P2F continues to flourish hidden under the radar of authorities
Another rather unfortunate consequence is that by narrowing the scope of P2F only to a labour relationship, the Member States make it impossible for their authorities to find cases in their countries. Thus, a vicious circle sets in: looking for P2F with an employment contract – no cases – no evidence – no investigation. No problem.
Meanwhile, P2F continues to be a problem and a common practice in European aviation. Cadets and young pilots, after graduating from flight schools and having already a pilot license, are forced to “unfreeze” their license by paying for flight hours with sums starting from 20.000 up to 80.000 EUR. Witness to that are multiple advertisements offering hours at a ‘partner airline’.
It is not acceptable to ask a young 20–22-year-old to pay such sums after they already paid significant sums for their flight school to obtain their license. Neither is it legitimate to make retentions from their salary when they have already contributed to the costs of their training. P2F cannot be considered as training since it is not performed under the continuous supervision of a trainer and the cost of training on a specific course used by the employer to perform its services should therefore be borne by the employer.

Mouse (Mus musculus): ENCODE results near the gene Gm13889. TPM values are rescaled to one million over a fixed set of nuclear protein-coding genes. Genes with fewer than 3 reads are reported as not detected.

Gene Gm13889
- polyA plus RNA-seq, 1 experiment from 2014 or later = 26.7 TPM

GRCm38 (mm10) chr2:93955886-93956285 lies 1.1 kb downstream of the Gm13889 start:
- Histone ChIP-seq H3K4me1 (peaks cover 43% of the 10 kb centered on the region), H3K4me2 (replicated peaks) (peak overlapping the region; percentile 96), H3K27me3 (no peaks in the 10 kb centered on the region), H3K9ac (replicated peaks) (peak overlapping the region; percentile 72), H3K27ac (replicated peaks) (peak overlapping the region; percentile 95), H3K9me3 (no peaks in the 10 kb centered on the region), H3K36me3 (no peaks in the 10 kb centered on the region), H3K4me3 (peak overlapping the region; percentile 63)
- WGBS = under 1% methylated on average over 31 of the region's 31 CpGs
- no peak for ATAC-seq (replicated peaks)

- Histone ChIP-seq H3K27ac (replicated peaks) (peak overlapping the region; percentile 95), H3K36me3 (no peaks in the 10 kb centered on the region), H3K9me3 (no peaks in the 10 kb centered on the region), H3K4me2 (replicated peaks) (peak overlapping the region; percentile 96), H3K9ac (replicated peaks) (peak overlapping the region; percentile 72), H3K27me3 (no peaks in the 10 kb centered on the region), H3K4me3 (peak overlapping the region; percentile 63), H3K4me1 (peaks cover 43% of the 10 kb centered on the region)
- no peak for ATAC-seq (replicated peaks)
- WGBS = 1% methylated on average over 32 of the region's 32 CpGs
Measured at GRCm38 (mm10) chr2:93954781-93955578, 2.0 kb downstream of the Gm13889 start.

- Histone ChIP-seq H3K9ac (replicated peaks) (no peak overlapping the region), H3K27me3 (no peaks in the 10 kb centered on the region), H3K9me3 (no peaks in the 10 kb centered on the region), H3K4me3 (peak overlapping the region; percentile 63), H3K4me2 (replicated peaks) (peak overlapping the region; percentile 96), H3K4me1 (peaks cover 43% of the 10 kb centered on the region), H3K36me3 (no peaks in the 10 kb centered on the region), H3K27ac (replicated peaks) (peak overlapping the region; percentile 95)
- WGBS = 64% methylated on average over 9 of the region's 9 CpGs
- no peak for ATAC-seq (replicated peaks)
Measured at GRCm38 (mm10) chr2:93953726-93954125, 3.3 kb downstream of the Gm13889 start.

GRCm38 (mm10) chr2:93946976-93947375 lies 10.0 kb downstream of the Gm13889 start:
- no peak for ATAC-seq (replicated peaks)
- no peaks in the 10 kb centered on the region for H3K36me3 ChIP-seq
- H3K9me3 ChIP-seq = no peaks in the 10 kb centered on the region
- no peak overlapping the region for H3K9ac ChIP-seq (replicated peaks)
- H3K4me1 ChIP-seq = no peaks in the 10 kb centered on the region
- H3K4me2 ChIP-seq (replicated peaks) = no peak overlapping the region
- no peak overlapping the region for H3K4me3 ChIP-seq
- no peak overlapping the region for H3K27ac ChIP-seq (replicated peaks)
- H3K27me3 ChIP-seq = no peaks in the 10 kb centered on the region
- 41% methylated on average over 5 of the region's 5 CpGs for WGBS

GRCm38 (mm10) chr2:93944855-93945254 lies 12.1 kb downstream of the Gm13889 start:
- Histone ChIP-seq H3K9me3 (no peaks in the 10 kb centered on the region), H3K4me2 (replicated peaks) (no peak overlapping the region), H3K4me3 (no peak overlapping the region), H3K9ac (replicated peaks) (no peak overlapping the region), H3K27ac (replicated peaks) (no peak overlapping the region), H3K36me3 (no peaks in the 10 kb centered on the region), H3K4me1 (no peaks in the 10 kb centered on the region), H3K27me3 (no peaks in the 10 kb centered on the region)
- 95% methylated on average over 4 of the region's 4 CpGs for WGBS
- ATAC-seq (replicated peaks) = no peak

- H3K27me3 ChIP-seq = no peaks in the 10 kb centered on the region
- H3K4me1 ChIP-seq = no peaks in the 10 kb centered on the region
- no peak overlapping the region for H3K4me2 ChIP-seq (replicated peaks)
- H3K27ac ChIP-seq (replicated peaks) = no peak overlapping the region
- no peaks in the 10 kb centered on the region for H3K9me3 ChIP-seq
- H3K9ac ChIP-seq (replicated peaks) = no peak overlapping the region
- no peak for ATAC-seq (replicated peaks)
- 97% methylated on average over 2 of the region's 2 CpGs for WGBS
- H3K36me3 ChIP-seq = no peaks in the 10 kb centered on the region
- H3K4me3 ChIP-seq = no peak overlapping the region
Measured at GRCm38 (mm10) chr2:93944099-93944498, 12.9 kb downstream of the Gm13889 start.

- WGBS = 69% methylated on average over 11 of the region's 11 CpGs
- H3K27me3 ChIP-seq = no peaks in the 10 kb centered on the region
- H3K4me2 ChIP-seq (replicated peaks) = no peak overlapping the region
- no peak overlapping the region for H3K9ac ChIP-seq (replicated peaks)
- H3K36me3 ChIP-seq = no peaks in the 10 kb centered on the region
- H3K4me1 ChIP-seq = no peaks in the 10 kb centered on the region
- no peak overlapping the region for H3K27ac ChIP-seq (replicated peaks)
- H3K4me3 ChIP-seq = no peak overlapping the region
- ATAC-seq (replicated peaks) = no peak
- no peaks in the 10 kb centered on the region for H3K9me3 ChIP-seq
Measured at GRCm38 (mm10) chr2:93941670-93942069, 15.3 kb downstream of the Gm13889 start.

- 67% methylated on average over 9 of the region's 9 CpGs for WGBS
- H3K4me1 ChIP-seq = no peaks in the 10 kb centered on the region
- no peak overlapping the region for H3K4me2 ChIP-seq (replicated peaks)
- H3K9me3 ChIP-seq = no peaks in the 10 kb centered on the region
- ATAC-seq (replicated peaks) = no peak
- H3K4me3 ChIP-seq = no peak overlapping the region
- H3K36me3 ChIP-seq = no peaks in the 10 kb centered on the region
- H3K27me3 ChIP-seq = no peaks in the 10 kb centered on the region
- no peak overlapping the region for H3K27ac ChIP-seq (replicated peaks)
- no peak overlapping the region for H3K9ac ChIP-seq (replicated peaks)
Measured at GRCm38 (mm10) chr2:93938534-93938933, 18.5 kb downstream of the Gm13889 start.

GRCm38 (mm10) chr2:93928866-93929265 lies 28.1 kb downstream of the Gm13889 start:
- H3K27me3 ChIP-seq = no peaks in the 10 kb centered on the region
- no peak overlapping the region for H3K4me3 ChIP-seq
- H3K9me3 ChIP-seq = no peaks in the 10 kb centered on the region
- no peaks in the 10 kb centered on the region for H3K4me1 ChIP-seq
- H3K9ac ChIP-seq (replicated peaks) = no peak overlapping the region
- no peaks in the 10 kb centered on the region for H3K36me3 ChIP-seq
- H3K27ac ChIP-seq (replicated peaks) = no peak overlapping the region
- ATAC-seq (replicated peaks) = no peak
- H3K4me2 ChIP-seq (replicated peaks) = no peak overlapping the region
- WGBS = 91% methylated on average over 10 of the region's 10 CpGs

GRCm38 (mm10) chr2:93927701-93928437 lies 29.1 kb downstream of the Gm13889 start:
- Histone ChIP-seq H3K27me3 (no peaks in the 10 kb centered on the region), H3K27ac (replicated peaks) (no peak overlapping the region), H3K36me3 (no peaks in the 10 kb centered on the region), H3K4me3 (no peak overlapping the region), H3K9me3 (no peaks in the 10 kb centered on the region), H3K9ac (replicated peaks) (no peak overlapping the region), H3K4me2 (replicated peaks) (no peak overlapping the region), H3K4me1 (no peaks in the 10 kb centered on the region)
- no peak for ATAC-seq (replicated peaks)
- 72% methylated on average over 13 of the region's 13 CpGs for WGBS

Authorities should examine P2F from a broader perspective. These authorities should be able to investigate any pilot, performing commercial operations for an airline, even in a training period. These practices are a straightforward disguised employment relationship which fall under the oversight of any aviation authority.
Ironically, those airlines that have turned the cost of training cadets into a source of revenue are the same ones complaining about pilot shortage. If they genuinely wish to find sufficient pilots, they should first consider offering them the training and a decent contract instead of making them pay to fly.